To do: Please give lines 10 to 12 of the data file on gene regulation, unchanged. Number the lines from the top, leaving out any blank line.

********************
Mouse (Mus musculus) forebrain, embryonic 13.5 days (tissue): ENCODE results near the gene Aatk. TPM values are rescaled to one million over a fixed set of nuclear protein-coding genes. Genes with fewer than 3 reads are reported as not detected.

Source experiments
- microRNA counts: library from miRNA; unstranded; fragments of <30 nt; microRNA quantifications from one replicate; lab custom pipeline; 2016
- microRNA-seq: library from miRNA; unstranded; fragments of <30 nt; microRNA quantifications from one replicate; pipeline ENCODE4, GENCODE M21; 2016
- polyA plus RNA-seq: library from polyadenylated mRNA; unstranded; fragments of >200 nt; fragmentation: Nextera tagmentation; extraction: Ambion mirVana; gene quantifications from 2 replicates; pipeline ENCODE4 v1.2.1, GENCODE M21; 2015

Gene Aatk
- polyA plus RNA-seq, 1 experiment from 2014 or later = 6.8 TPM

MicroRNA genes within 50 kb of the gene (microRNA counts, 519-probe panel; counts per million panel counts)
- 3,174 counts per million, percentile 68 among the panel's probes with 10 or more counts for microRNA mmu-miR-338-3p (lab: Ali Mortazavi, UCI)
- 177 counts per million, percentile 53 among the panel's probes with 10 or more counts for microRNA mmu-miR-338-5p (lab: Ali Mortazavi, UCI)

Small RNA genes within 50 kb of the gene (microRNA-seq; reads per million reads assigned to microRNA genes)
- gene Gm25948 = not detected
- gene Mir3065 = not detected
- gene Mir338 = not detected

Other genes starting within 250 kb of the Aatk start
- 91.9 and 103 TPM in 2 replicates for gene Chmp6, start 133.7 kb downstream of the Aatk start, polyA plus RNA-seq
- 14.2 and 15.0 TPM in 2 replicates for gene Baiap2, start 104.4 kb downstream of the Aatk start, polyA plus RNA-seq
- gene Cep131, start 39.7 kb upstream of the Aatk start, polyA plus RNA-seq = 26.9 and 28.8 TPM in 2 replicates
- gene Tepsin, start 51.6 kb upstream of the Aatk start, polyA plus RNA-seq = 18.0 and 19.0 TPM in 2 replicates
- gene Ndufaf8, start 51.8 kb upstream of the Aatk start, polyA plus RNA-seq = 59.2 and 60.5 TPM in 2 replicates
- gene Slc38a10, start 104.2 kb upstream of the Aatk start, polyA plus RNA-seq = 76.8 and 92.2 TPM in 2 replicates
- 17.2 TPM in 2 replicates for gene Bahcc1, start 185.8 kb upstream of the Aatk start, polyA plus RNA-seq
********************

- 177 counts per million, percentile 53 among the panel's probes with 10 or more counts for microRNA mmu-miR-338-5p (lab: Ali Mortazavi, UCI)

Small RNA genes within 50 kb of the gene (microRNA-seq; reads per million reads assigned to microRNA genes)
- gene Gm25948 = not detected